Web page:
Tom Becham Reviews

Written by Tom Becham

Things have been somewhat quiet on the beer front for me lately, for various reasons. But I am still in the game, and have two short reviews for the readers of Professor Good Ales.

Now, these might seem like gimmick beers to many. But they are so arrrggghhh1thumbwell done that they are worth trying, even if you don’t like odd twists on more traditional styles.

The first is The Bruery’s Arrrggghhh! (Yes, that is the actual name of the beer.) This beer with a piratical twist is billed by The Bruery as an Imperial Pilsner at 7.7% ABV. It is modified by the use of rice and coconut. My general experience with coconut beers is that the coconut is seldom discernible on the palate (I’m looking at YOU, Maui Coconut Porter!). Not so with Arrrggghhh! (Oh, dammit, it’s just fun to say and type.)

Arrrggghhh! has the typical appearance of a pilsner: golden yellow, with a huge, dense white head. The coconut is very obvious on the nose. The rice lightens the palate considerably, making the beer a bit more tropical in feel. While the coconut is a lighter flavor, but gives a richness to the mouthfeel that is entirely unexpected in a pilsner, and more akin to a hefeweizen. The finish is clean and abruptly short.

In all, Arrrggghhh! will be ideal for warmer weather, or for any day here in Southern California.

HS_12oz_Front2Next on my list is Hawaiian Sunburn from Elysian Brewing of Seattle. Elysian has been a name in craft beer for some time, being one of the stalwart originals. But it came to prominence for most after Budweiser’s Super Bowl 2015 ad, where they took a swipe at craft beer and “peach pumpkin ale”. Well, as it turns out, ABInBev had purchased Elysian not long before that ad aired. And what does Elysian make? Peach pumpkin ale. (Thank you, Anheuser Busch, for showing what utter hypocrites you are.)

When I first spied Hawaiian Sunburn on my supermarket shelves, the fact that it was billed as a “Pineapple Habanero Sour” caught my attention. Now, generally I am of a mind that chili peppers don’t belong in beer. In fact, chili beer is usually my go-to example for demonstrating that just because someone *can* do a thing, it does not follow that they *should* do that thing. However, I also know that pineapple and habanero chilis are a tasty combination in food, and I love sour and wild ales.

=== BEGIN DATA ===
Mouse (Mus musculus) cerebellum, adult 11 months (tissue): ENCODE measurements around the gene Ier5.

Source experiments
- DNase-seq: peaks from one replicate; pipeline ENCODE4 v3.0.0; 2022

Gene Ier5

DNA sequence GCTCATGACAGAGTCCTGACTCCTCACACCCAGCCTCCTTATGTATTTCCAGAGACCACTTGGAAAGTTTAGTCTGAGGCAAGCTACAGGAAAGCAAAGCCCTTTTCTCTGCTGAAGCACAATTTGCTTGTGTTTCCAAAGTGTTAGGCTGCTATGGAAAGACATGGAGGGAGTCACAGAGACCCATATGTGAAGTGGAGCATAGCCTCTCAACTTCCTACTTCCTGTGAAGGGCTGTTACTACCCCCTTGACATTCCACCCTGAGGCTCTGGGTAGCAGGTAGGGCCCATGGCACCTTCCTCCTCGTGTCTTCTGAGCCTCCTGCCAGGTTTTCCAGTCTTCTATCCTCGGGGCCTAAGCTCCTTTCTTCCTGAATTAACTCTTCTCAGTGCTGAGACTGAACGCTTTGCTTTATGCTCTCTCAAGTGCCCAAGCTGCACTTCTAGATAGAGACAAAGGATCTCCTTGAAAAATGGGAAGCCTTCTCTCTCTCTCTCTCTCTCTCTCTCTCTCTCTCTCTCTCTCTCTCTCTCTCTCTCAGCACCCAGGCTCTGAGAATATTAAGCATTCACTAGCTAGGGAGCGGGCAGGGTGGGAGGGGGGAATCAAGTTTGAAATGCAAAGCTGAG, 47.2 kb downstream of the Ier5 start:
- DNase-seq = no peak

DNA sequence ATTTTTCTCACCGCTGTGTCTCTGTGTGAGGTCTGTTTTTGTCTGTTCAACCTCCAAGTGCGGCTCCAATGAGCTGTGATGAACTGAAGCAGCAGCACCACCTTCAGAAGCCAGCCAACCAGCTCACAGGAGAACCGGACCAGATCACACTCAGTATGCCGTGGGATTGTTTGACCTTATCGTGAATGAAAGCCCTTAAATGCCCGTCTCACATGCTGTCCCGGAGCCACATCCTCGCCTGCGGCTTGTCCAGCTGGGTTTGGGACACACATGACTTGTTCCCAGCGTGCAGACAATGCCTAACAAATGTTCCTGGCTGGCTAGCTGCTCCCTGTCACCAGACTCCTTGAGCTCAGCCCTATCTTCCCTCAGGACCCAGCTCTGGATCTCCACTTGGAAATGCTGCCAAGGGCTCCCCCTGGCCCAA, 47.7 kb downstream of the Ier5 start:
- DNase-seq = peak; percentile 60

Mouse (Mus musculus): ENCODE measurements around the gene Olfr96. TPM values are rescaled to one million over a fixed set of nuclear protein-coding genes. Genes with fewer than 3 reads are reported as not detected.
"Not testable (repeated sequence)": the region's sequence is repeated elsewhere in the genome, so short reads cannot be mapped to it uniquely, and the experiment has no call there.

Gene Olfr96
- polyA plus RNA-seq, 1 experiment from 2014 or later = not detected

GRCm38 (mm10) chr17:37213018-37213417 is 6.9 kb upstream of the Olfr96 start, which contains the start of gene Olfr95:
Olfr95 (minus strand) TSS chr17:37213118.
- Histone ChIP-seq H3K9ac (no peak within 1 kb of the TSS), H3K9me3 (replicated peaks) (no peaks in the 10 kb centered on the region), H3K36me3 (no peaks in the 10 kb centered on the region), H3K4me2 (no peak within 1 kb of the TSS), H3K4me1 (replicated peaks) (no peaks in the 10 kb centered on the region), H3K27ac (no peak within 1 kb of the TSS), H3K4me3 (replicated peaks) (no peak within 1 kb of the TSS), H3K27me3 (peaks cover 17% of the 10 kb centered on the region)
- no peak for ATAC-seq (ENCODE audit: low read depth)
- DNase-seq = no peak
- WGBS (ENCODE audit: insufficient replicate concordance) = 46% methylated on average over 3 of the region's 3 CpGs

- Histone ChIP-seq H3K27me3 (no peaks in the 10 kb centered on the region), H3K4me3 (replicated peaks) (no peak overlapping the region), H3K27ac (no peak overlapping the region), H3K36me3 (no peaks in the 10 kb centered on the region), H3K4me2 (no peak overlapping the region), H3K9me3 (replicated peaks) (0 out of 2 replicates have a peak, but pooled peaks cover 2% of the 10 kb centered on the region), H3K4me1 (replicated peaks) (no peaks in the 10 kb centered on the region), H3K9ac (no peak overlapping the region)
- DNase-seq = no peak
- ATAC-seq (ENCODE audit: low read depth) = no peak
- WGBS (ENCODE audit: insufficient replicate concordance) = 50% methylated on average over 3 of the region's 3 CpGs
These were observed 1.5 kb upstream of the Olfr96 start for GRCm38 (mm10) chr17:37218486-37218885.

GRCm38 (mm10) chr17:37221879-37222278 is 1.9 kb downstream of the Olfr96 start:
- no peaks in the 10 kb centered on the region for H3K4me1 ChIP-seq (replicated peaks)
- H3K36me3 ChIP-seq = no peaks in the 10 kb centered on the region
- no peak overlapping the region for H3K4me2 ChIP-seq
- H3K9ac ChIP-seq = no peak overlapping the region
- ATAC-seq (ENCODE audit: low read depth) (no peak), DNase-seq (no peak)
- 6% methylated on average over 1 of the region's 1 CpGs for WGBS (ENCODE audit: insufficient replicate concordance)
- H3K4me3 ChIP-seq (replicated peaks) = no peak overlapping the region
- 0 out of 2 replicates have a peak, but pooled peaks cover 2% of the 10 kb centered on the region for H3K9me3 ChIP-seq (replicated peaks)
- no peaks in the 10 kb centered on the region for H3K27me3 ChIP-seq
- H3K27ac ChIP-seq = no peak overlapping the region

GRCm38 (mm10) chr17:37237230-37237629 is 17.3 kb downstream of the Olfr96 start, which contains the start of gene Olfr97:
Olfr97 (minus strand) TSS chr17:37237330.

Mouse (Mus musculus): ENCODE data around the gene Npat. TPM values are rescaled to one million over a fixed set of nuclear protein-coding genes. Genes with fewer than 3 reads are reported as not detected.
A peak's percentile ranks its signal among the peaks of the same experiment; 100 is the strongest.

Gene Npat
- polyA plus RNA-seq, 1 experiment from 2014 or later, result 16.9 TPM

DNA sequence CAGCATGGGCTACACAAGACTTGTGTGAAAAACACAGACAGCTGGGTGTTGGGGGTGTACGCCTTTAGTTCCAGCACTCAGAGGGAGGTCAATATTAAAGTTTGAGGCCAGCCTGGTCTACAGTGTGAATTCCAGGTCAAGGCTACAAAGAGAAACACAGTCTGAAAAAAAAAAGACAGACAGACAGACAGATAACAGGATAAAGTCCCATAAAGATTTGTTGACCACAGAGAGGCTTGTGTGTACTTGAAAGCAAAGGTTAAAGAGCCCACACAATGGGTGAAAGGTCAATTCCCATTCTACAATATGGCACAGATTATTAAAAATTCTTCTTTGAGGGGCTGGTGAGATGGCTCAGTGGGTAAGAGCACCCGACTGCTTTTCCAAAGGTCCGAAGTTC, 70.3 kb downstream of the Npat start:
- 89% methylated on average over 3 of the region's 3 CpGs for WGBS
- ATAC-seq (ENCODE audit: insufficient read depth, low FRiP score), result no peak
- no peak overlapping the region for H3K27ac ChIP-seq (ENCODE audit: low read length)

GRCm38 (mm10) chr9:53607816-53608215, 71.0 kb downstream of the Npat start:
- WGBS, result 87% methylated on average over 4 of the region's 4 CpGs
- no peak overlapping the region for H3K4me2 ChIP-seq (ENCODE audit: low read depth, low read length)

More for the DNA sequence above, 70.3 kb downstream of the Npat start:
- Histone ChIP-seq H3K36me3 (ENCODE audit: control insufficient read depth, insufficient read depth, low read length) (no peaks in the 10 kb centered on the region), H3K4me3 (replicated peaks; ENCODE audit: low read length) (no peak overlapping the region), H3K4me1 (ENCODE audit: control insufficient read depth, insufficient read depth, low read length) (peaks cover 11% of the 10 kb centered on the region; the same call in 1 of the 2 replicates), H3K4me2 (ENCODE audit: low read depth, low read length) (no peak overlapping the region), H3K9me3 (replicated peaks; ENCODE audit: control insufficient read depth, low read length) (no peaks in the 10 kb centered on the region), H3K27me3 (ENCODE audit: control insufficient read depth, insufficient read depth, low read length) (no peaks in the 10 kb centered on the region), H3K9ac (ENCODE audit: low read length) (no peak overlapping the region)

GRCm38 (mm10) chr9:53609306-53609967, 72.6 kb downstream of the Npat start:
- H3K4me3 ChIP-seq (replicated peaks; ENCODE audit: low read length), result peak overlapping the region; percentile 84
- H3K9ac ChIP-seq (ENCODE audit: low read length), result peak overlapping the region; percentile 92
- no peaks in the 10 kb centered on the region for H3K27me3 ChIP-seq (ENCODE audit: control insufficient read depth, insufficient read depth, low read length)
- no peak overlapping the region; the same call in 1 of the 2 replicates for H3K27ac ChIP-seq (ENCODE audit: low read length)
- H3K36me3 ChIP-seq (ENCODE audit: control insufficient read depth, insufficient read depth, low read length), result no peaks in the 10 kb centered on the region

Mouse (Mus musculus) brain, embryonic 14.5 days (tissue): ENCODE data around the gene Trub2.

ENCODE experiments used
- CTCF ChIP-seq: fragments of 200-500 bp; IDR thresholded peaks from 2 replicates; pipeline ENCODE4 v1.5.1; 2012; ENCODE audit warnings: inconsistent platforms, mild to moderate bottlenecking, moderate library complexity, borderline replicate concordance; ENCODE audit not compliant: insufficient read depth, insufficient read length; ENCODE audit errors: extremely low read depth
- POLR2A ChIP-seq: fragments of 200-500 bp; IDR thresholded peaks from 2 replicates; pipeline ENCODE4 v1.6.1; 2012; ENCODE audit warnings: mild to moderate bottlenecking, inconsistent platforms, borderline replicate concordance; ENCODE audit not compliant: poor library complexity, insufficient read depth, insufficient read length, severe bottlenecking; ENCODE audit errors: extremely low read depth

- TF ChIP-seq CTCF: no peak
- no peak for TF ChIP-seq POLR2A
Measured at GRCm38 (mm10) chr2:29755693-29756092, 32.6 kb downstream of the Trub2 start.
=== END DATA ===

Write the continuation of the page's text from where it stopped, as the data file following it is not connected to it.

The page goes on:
Basically, I convinced myself that this beer would either be wondrous, or a hideous drain pour. I was wrong, as the truth is in the middle.

Hawaiian Sunburn pours a bright, semi-opaque yellow with a towering, dense white head. The pineapple is a very restrained scent, which is largely dominated by grainy aromas.

The flavor was similarly mellow. The habanero was not the throat-scalding blast I dreaded, but rather a tiny tingle at the back of the throat, along with a slight vegetal tinge to the flavor. Pineapple made its own subtle appearance, as well. Many of the other reviews of this beer that I’ve read have stated that this beer has no sour character to it. Completely untrue. If you are used to the enamel-stripping qualities of extreme sourness that many have come to expect from American wild ales, then you will be disappointed. But it IS still very definitely sour. The sourness is more along the same quality that you would find in a traditional German gose; which is to say, very mild.

I had thought that there was some wheat in the grain bill for this one, which I discovered was true upon reading on-line descriptions of this brew. The wheat makes for a full and refreshing mouthfeel. Hawaiian Sunburn is aptly named, as this beer would be perfect for beach quaffing in the islands. I understand this beer is a one-off, so snap it up if you see it. It’s not a life-changer, but it’s another one perfect for warm weather.

TomBTom Becham. Tom Becham.Tom Becham. Tom Becham. Yup that’s Tom Becham. That’s Tom Becham’s picture. Right over there. Well, “left” over there, actually. Tom Becham lives in Oxnard, CA. Tom Becham has written reviews for brews and breweries as far away as Hawaii.

Leave a Reply

This site uses Akismet to reduce spam. Learn how your comment data is processed.